ON WEEKENDS, THE WAYFARER CAFE IS THE SOCIAL hub of Cape Porpoise in Kennebunkport, Maine.
Locals wait for tables on the porch, while career waitresses shuttle plates of biscuits and sausage gravy across the floorboards. A vintage photograph of presidents 41 and 43 hangs as a nod to the nearby Bush family compound.
One customer who doesn’t have to wait is Jared Paul Stern. In white Levi’s, a shawl-collar navy cardigan and narrow-brimmed Panama hat, he is the most dapper man in the place.
Mr. Stern consulted on the design of The Wayfarer, which recently renovated under new owners. He points out the wooden counter he suggested, the lighting, the card he designed; he even sourced the Bush picture. Until last summer, he operated an antiques store out of a barn in this tiny village, that is, between freelance writing and his steady job editing Urban Daddy’s auto blog, Driven.
Mr. Stern, 43, describes his life as being at “a new pinnacle.” He has toned down the film noir wardrobe and attitude from his Manhattan days—no more fedoras—but maintains a flair for haberdashery.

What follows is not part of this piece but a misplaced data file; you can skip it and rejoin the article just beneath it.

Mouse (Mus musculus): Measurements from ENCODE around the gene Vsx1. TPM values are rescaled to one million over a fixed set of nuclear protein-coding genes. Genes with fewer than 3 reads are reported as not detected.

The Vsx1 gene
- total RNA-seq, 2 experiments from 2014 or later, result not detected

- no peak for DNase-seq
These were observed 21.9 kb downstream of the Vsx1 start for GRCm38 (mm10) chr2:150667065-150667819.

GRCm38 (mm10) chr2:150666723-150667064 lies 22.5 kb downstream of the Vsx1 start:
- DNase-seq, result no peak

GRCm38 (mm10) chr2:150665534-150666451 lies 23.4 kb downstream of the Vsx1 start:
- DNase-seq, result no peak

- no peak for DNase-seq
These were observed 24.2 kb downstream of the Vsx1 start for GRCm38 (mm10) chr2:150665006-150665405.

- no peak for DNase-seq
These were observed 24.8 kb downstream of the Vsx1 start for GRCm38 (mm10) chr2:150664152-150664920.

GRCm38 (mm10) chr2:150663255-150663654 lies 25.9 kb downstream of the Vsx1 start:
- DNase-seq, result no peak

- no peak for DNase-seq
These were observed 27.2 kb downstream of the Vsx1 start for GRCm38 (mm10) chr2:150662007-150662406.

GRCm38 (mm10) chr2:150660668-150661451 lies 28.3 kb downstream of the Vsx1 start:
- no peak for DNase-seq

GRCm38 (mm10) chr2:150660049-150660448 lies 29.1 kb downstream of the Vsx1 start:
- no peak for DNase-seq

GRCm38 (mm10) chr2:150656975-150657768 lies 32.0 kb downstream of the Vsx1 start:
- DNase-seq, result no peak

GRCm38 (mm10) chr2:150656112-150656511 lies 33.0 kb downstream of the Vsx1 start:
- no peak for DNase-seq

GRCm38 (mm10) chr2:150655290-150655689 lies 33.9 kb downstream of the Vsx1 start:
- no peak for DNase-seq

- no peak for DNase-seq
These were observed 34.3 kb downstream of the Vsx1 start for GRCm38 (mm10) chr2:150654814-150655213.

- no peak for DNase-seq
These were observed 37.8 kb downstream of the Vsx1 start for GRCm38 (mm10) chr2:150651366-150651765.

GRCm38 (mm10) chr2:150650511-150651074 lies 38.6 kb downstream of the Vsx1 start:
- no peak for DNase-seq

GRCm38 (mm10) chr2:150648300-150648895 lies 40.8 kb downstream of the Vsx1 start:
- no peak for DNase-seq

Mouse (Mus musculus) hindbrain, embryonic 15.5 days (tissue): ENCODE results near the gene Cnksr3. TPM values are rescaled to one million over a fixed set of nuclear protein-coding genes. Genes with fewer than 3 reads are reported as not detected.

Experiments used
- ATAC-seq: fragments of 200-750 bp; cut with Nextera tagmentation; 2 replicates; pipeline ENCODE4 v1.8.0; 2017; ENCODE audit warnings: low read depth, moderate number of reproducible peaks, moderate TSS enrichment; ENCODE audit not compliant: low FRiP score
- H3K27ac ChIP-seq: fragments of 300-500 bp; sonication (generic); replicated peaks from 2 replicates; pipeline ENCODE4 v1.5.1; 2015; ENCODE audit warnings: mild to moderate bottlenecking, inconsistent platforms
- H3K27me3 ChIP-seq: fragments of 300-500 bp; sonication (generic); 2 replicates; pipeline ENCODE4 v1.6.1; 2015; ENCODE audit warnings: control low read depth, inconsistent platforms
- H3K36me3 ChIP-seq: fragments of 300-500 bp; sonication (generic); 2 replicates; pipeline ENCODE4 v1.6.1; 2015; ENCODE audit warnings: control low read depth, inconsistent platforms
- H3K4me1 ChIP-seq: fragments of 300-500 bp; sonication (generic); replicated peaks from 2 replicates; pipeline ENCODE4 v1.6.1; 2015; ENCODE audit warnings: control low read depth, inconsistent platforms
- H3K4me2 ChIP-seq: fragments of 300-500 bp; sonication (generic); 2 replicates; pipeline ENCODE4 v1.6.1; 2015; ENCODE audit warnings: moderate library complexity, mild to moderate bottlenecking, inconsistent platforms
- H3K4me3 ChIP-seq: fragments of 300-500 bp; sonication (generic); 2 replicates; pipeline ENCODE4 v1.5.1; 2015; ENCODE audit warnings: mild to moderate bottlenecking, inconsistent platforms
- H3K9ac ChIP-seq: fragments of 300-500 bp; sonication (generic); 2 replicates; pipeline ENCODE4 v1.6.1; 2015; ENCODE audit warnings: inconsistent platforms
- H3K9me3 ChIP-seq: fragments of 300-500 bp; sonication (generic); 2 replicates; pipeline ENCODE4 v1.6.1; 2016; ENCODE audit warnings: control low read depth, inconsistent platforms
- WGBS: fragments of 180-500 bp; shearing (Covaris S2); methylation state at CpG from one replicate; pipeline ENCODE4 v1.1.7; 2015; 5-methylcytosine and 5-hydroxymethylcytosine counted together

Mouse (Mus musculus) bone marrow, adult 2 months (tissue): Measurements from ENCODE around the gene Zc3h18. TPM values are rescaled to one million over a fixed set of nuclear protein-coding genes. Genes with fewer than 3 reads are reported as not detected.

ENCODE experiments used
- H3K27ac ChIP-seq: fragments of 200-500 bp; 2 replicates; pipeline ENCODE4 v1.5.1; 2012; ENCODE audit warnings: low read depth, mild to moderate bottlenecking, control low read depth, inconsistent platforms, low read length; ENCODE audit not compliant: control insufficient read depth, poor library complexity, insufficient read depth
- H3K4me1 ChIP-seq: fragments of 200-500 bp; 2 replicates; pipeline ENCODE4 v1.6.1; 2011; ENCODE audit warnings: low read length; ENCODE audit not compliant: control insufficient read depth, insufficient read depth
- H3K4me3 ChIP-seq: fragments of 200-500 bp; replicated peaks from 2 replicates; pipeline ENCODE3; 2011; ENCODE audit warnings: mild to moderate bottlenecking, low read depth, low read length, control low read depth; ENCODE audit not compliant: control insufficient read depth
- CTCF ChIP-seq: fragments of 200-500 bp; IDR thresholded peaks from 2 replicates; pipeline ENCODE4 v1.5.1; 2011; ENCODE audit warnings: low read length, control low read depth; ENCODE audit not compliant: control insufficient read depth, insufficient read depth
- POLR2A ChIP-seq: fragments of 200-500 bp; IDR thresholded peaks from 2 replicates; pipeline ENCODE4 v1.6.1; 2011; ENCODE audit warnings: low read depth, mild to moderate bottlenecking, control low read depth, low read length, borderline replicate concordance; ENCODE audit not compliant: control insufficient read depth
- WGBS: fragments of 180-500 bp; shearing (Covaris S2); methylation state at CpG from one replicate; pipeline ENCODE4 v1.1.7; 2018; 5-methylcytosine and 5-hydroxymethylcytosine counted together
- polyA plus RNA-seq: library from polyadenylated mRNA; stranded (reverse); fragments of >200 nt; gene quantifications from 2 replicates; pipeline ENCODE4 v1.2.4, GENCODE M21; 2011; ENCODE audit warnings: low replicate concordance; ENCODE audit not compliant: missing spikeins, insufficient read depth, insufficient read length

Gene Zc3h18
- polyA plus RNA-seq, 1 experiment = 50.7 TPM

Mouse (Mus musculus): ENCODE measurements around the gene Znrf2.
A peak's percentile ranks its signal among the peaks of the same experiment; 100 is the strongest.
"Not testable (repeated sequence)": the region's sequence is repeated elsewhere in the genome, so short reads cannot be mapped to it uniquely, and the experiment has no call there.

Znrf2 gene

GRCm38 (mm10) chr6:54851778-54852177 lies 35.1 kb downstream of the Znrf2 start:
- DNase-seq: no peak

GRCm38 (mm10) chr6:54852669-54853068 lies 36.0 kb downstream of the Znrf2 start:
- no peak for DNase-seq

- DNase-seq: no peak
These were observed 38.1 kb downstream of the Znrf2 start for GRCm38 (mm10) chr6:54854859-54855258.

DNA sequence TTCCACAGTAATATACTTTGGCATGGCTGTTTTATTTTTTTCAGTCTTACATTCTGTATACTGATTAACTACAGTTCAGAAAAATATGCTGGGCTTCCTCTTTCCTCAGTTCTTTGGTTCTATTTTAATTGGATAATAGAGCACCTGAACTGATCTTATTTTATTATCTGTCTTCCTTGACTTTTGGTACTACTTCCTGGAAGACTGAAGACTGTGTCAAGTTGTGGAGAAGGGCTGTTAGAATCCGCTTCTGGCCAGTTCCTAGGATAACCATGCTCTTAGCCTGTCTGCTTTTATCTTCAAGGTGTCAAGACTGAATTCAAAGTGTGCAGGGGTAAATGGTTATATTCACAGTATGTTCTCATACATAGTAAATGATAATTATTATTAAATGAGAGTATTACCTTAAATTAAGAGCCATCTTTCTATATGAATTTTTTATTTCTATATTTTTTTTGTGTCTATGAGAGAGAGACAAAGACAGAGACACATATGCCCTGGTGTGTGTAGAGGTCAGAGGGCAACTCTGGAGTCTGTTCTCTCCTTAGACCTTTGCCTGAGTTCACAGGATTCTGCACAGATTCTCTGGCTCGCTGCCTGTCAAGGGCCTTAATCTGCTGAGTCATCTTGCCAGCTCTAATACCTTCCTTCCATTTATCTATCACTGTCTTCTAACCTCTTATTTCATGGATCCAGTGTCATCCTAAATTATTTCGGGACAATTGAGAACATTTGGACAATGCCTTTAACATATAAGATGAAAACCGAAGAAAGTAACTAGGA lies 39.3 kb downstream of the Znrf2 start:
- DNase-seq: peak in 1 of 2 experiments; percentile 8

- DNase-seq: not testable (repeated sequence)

It’s a very different life from the one he had eight years ago, when Mr. Stern was picked up by the scruff of his neck and thrown out of New York City.
Then a New York Post gossip writer, he was accused of trying to extort $220,000 out of billionaire Ron Burkle in exchange for favorable coverage in the Page Six column. Along with the Jayson Blair incident at The New York Times, it was the biggest New York newspaper scandal in decades.
Although a freelancer, Mr. Stern was the top lieutenant of former Page Six boss Richard Johnson. His name would appear at the top of the column when Mr. Johnson was away.